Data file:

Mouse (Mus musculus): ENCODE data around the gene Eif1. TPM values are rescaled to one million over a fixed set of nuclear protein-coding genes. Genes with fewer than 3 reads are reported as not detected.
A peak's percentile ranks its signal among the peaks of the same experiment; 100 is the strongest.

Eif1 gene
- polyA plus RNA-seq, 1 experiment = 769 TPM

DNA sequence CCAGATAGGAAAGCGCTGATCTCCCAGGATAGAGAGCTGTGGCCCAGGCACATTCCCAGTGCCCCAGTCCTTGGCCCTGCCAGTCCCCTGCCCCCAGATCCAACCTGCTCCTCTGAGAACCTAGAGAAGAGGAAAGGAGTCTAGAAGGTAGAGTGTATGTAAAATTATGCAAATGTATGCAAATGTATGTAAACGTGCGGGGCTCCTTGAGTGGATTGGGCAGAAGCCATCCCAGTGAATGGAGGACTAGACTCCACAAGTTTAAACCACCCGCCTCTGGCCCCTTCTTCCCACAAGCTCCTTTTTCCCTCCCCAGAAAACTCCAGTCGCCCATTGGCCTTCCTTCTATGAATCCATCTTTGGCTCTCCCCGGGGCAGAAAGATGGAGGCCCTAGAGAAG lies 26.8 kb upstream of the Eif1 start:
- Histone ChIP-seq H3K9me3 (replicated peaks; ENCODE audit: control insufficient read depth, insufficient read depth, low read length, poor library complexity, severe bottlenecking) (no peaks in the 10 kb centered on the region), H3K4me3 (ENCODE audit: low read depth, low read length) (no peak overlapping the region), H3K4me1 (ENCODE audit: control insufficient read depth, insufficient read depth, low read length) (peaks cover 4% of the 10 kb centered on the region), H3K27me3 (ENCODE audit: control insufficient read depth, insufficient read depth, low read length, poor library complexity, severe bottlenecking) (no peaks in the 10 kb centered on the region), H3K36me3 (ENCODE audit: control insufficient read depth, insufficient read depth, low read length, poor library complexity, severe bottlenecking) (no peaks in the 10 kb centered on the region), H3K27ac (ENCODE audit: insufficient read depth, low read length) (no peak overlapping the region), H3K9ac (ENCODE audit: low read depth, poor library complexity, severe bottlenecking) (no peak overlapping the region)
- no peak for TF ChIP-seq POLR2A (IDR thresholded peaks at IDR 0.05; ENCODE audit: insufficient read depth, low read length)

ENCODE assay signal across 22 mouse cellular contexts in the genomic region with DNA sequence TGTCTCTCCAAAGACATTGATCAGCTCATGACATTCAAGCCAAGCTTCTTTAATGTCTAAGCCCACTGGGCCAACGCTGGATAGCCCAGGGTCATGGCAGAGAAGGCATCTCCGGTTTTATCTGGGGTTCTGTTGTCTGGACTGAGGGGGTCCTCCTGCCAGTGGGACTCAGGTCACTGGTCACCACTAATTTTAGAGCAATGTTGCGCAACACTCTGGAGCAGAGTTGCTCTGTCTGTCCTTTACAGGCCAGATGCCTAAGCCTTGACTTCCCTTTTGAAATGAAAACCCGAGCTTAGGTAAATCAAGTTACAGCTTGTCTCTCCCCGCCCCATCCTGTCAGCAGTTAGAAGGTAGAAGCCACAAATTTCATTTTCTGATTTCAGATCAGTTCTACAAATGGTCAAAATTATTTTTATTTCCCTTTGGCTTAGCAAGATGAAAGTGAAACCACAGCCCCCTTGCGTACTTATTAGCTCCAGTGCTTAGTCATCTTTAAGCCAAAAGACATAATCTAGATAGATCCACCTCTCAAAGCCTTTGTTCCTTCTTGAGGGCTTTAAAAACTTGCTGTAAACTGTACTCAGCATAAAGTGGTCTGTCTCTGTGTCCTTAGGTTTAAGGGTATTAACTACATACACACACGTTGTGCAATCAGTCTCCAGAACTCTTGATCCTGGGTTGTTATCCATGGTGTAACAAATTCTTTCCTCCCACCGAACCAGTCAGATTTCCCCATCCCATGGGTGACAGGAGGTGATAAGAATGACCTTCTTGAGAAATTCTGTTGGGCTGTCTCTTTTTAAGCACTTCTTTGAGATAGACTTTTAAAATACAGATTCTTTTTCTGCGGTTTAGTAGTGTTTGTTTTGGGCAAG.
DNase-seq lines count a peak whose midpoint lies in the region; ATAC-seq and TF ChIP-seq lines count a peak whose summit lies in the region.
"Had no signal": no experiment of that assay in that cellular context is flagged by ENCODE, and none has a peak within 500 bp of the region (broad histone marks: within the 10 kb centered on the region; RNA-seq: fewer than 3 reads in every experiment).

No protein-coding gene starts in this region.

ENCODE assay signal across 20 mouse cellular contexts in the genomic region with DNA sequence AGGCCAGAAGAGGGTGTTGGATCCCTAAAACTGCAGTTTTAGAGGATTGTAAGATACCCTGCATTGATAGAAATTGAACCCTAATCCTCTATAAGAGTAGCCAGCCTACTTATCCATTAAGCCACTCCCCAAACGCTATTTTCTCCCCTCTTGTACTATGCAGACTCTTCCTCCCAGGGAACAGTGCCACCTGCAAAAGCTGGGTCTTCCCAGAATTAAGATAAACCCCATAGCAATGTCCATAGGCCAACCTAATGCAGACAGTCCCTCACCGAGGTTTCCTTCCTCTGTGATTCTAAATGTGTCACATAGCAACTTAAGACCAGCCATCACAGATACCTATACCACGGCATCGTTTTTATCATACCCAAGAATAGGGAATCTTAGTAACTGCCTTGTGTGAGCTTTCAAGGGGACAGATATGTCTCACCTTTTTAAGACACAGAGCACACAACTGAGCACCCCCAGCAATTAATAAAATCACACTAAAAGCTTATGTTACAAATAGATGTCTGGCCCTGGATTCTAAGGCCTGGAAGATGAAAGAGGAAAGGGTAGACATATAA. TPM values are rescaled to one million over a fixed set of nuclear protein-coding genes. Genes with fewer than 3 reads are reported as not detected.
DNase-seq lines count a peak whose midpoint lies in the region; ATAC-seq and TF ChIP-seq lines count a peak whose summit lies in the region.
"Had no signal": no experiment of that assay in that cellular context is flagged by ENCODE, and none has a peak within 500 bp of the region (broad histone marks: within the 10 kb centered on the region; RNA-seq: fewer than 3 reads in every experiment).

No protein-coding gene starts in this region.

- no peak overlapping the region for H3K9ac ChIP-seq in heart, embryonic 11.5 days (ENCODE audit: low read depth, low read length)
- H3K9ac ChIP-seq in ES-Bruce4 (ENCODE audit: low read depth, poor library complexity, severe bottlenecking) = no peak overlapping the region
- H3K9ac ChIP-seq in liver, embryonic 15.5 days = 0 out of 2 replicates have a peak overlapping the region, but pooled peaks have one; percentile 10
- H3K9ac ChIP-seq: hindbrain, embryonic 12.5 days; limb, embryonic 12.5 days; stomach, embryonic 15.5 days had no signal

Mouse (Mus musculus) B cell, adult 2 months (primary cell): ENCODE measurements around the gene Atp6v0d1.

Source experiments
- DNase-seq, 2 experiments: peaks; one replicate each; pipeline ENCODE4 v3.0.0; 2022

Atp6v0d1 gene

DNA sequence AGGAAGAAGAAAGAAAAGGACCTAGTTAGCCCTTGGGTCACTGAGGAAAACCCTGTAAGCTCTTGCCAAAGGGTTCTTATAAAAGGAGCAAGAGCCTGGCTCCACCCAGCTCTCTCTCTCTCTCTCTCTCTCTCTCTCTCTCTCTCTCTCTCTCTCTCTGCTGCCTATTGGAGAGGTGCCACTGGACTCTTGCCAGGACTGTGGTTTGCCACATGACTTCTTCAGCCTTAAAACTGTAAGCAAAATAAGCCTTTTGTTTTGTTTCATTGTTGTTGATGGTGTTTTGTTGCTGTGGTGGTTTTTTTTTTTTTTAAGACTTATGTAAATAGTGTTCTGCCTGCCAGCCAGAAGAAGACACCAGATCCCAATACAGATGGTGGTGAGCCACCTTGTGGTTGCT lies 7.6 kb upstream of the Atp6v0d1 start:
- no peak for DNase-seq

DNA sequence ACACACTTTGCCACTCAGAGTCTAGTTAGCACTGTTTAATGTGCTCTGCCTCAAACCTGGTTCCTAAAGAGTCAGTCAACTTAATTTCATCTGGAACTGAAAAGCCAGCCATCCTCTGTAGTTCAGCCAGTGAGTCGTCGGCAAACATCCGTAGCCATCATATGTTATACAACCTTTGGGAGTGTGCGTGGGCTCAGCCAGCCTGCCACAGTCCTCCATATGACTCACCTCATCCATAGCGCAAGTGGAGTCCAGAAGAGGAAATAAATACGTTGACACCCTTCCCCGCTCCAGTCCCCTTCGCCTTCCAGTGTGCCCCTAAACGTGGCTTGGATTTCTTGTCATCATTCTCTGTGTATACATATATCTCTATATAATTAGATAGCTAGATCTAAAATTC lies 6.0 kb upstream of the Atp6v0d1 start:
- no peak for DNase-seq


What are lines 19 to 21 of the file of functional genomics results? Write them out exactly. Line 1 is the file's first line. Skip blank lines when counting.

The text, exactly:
- H3K9ac ChIP-seq: hindbrain, embryonic 12.5 days; limb, embryonic 12.5 days; stomach, embryonic 15.5 days had no signal

Mouse (Mus musculus) B cell, adult 2 months (primary cell): ENCODE measurements around the gene Atp6v0d1.

Source experiments